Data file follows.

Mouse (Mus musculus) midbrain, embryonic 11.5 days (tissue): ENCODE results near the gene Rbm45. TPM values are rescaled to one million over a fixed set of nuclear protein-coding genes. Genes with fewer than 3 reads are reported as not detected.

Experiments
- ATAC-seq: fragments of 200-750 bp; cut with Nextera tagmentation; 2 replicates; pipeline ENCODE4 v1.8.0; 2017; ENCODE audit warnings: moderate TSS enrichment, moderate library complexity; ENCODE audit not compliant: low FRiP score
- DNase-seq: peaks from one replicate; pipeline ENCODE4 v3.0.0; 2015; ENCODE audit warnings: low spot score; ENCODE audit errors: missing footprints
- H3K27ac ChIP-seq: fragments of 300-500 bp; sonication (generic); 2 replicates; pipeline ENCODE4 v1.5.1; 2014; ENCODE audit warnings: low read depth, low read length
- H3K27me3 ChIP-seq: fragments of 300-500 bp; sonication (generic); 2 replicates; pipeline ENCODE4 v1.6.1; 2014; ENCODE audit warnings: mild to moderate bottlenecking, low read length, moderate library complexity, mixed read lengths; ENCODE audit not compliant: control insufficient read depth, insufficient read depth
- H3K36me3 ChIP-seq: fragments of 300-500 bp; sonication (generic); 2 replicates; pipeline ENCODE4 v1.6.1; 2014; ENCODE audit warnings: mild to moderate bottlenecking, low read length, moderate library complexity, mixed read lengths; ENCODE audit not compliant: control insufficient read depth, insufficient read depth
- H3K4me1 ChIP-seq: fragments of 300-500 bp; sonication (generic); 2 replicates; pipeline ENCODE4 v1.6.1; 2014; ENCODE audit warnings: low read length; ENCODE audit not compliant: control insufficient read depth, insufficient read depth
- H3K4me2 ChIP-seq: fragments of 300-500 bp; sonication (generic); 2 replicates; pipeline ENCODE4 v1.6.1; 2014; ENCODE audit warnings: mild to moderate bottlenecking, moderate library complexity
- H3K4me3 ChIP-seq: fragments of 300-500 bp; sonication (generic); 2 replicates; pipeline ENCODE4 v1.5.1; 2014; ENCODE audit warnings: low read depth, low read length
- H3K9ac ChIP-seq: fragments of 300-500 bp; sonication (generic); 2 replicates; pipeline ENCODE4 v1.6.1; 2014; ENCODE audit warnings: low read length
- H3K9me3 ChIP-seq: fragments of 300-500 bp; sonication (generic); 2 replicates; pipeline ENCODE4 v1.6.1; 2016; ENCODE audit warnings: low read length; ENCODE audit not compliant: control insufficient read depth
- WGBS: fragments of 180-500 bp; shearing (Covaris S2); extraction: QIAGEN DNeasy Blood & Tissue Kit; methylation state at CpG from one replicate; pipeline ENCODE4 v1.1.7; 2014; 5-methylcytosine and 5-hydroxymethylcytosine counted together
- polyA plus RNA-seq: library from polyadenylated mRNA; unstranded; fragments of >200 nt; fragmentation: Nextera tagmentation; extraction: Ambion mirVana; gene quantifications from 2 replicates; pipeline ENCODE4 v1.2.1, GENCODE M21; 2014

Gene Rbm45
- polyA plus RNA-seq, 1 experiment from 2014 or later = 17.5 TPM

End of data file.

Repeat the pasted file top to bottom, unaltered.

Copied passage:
Mouse (Mus musculus) midbrain, embryonic 11.5 days (tissue): ENCODE results near the gene Rbm45. TPM values are rescaled to one million over a fixed set of nuclear protein-coding genes. Genes with fewer than 3 reads are reported as not detected.

Experiments
- ATAC-seq: fragments of 200-750 bp; cut with Nextera tagmentation; 2 replicates; pipeline ENCODE4 v1.8.0; 2017; ENCODE audit warnings: moderate TSS enrichment, moderate library complexity; ENCODE audit not compliant: low FRiP score
- DNase-seq: peaks from one replicate; pipeline ENCODE4 v3.0.0; 2015; ENCODE audit warnings: low spot score; ENCODE audit errors: missing footprints
- H3K27ac ChIP-seq: fragments of 300-500 bp; sonication (generic); 2 replicates; pipeline ENCODE4 v1.5.1; 2014; ENCODE audit warnings: low read depth, low read length
- H3K27me3 ChIP-seq: fragments of 300-500 bp; sonication (generic); 2 replicates; pipeline ENCODE4 v1.6.1; 2014; ENCODE audit warnings: mild to moderate bottlenecking, low read length, moderate library complexity, mixed read lengths; ENCODE audit not compliant: control insufficient read depth, insufficient read depth
- H3K36me3 ChIP-seq: fragments of 300-500 bp; sonication (generic); 2 replicates; pipeline ENCODE4 v1.6.1; 2014; ENCODE audit warnings: mild to moderate bottlenecking, low read length, moderate library complexity, mixed read lengths; ENCODE audit not compliant: control insufficient read depth, insufficient read depth
- H3K4me1 ChIP-seq: fragments of 300-500 bp; sonication (generic); 2 replicates; pipeline ENCODE4 v1.6.1; 2014; ENCODE audit warnings: low read length; ENCODE audit not compliant: control insufficient read depth, insufficient read depth
- H3K4me2 ChIP-seq: fragments of 300-500 bp; sonication (generic); 2 replicates; pipeline ENCODE4 v1.6.1; 2014; ENCODE audit warnings: mild to moderate bottlenecking, moderate library complexity
- H3K4me3 ChIP-seq: fragments of 300-500 bp; sonication (generic); 2 replicates; pipeline ENCODE4 v1.5.1; 2014; ENCODE audit warnings: low read depth, low read length
- H3K9ac ChIP-seq: fragments of 300-500 bp; sonication (generic); 2 replicates; pipeline ENCODE4 v1.6.1; 2014; ENCODE audit warnings: low read length
- H3K9me3 ChIP-seq: fragments of 300-500 bp; sonication (generic); 2 replicates; pipeline ENCODE4 v1.6.1; 2016; ENCODE audit warnings: low read length; ENCODE audit not compliant: control insufficient read depth
- WGBS: fragments of 180-500 bp; shearing (Covaris S2); extraction: QIAGEN DNeasy Blood & Tissue Kit; methylation state at CpG from one replicate; pipeline ENCODE4 v1.1.7; 2014; 5-methylcytosine and 5-hydroxymethylcytosine counted together
- polyA plus RNA-seq: library from polyadenylated mRNA; unstranded; fragments of >200 nt; fragmentation: Nextera tagmentation; extraction: Ambion mirVana; gene quantifications from 2 replicates; pipeline ENCODE4 v1.2.1, GENCODE M21; 2014

Gene Rbm45
- polyA plus RNA-seq, 1 experiment from 2014 or later = 17.5 TPM